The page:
Special Issue "The Effect of Ocean Acidification on Skeletal Structures"

A special issue of Journal of Marine Science and Engineering (ISSN 2077-1312). This special issue belongs to the section "Geological Oceanography".

Deadline for manuscript submissions: 10 August 2022 | Viewed by 2613

Special Issue Editors

Prof. Dr. Hildegard Westphal
E-Mail Website
Guest Editor
1. Leibniz Centre for Tropical Marine Research (ZMT), 28359 Bremen, Germany
2. Department of Geosciences, Bremen University, Fahrenheit Str.6, D-28359 Bremen, Germany
Interests: carbonate sedimentology; sea-level change; ocean acidification; nutrification; paleology
Prof. Dr. Justin Ries
E-Mail Website
Guest Editor
Department of Marine and Environmental Sciences, Marine Science Center, Northeastern University, Boston, MA 01908, USA
Interests: ocean acidification; global warming; global oceanic change; calcium carbonate; biomineralization; limestone; paleoceanography
Dr. Steve Doo
E-Mail Website
Guest Editor
Leibniz Centre for Tropical Marine Research (ZMT), 28359 Bremen, Germany
Interests: ecophysiology; large benthic foraminifers; calcification; carbonate production; ocean acidification; ocean warming

Special Issue Information

Dear Colleagues,

Increasing atmospheric CO2 concentrations have led to a decrease in ocean pH, known as ocean acidification (OA). The effect of OA on calcium carbonate precipitation and subsequent potential dissolution in carbonate depositional systems such as coral reefs is a hotly debated topic, in particular as complex and partly contrasting effects are observed. The Special Issue aims to bring together current knowledge on OA in carbonate depositional ecosystems in perspective and review papers, and the latest research results, to provide a basis for this ongoing discussion. These ecosystems include but are not limited to coral reefs, oyster reefs, calcifying algae (maerl beds), etc. in which calcifiers are the predominant reef engineer. Thus, we invite contributions on new research outcomes in skeletal precipitation and structure (from individuals to communities), physiological mechanisms that underpin complex host and symbiont interactions, and responses of heterotrophic and phototrophic calcifiers (e.g., calcification rates, stability of skeletons, encrustation, and cementation) under projected OA conditions. The goal is to contribute to a better understanding of what to expect for the future of carbonate depositional systems, resilience, and potential avenues for counteracting negative effects on calcification triggered by increasing CO2 concentrations.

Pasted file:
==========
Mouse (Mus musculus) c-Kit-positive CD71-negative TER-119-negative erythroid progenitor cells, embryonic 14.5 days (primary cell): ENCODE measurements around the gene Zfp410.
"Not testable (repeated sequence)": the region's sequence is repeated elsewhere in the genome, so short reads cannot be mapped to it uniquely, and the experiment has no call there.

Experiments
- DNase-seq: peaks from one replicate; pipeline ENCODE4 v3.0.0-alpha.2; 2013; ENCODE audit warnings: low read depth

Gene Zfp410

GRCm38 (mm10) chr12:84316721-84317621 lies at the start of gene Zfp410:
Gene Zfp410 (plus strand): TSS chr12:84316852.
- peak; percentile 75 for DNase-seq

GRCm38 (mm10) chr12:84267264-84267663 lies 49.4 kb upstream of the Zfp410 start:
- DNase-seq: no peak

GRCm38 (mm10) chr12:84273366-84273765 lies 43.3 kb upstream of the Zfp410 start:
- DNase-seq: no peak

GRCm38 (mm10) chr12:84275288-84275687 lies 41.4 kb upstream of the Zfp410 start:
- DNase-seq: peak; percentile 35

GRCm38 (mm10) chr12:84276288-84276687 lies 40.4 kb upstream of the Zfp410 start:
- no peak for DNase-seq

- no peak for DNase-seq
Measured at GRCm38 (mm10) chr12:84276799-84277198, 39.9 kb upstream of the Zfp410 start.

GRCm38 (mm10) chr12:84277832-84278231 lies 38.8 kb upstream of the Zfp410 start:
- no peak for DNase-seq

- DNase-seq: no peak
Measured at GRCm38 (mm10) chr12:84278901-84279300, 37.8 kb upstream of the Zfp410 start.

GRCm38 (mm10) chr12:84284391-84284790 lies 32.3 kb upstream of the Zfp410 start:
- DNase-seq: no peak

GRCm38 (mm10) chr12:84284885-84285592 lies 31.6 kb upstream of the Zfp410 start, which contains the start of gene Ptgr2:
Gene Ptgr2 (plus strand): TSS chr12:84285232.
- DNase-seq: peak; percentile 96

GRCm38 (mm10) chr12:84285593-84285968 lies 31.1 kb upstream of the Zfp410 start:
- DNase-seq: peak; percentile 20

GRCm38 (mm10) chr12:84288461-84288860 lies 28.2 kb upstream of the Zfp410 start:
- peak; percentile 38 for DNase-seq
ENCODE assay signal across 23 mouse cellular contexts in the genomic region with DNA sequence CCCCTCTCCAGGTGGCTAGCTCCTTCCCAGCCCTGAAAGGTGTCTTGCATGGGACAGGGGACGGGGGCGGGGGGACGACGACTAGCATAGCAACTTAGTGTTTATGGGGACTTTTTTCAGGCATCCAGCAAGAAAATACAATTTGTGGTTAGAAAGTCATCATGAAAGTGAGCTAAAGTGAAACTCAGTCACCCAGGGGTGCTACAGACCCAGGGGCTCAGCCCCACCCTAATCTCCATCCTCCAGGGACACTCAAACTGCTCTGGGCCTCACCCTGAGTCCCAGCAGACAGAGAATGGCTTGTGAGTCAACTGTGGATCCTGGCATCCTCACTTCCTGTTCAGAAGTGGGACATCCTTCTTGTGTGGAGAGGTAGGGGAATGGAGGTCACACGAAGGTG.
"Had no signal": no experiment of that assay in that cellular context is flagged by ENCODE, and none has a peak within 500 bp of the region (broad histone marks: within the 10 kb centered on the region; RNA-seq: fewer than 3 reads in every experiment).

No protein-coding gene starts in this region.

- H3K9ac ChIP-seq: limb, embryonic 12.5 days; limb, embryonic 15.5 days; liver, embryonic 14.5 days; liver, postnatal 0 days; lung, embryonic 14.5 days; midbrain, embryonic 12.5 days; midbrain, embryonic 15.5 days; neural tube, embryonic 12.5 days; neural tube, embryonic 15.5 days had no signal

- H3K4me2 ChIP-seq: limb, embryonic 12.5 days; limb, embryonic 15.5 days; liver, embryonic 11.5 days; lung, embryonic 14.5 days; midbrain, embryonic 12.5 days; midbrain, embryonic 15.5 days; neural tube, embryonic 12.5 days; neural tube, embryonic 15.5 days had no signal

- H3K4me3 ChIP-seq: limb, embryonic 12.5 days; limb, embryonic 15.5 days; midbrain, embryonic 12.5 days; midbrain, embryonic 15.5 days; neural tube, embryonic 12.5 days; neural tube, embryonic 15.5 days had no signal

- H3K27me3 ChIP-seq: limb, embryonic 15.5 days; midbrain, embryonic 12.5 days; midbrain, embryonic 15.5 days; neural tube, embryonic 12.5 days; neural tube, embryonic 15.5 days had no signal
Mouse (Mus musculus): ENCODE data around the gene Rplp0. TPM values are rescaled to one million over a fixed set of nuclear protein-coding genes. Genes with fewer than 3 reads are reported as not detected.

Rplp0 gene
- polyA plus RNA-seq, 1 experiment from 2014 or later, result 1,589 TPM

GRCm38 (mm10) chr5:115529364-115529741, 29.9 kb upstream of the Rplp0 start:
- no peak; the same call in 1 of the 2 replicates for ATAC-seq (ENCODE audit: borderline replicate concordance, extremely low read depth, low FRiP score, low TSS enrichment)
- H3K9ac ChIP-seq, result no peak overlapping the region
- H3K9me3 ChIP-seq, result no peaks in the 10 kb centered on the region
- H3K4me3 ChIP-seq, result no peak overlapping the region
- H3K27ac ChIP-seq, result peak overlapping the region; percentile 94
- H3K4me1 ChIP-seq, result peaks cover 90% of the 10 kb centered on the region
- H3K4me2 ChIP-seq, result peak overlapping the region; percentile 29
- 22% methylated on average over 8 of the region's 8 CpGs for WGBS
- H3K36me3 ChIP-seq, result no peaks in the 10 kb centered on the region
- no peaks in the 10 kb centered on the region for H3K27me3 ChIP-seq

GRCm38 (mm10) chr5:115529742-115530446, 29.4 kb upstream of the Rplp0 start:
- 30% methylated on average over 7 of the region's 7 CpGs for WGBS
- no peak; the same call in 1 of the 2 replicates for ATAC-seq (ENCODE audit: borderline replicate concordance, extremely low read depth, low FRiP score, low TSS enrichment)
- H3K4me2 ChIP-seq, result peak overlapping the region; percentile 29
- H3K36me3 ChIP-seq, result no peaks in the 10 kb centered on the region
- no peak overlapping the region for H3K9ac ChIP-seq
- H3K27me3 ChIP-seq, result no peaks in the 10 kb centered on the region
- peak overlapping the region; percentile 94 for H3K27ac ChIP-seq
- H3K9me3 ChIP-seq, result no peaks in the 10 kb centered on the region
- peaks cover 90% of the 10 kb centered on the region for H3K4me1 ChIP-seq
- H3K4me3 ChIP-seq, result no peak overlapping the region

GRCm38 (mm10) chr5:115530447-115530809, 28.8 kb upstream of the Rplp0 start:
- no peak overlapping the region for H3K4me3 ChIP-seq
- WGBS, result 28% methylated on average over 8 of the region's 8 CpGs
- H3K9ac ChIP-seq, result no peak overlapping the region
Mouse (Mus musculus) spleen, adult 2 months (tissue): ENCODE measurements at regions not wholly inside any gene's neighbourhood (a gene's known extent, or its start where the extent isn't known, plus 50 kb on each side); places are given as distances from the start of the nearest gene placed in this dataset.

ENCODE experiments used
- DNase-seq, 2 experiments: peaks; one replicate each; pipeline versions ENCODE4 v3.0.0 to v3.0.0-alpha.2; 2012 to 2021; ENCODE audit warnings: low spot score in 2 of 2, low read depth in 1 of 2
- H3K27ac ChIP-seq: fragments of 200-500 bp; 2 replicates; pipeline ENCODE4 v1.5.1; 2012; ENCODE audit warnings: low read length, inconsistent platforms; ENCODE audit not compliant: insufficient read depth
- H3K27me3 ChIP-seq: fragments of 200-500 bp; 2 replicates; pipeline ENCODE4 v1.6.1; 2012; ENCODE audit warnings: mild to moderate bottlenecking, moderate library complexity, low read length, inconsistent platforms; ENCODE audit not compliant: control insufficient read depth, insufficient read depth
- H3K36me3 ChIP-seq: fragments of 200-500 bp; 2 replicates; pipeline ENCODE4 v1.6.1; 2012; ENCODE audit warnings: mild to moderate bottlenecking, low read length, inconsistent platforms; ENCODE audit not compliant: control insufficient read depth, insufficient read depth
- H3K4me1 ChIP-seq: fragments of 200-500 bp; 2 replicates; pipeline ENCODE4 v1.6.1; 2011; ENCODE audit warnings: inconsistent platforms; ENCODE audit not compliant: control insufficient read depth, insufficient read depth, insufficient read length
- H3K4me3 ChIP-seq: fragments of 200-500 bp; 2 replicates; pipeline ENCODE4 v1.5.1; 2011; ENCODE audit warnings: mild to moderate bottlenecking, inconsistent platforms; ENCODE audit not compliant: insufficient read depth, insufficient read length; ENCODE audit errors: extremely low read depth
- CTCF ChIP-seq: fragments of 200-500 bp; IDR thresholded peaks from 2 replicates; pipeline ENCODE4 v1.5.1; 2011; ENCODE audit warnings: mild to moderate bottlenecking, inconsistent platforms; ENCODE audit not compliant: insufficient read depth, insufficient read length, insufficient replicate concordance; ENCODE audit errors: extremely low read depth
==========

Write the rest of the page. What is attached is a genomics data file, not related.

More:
We especially encourage early-career researchers from Global South countries to submit their findings to this Special Issue.

High-quality papers are encouraged for publication related to various aspects, as mentioned below:

  • Influence on CO2 on marine calcification;
  • Trophic strategies and their relation to OA effects;
  • Physiology behind calcification under OA conditions;
  • Experimental approaches;
  • Field approaches;
  • Earth history analogues;
  • Developments in analytical techniques to study skeletal structures in the context of OA.

If you are interested in contributing to the Special Issue but may not able to meet the deadline, please do not hesitate to contact us. As we aim for an interesting compilation of state-of-the-art and novel insights, we invite you to contribute your view to this growing Special Issue.

Prof. Dr. Hildegard Westphal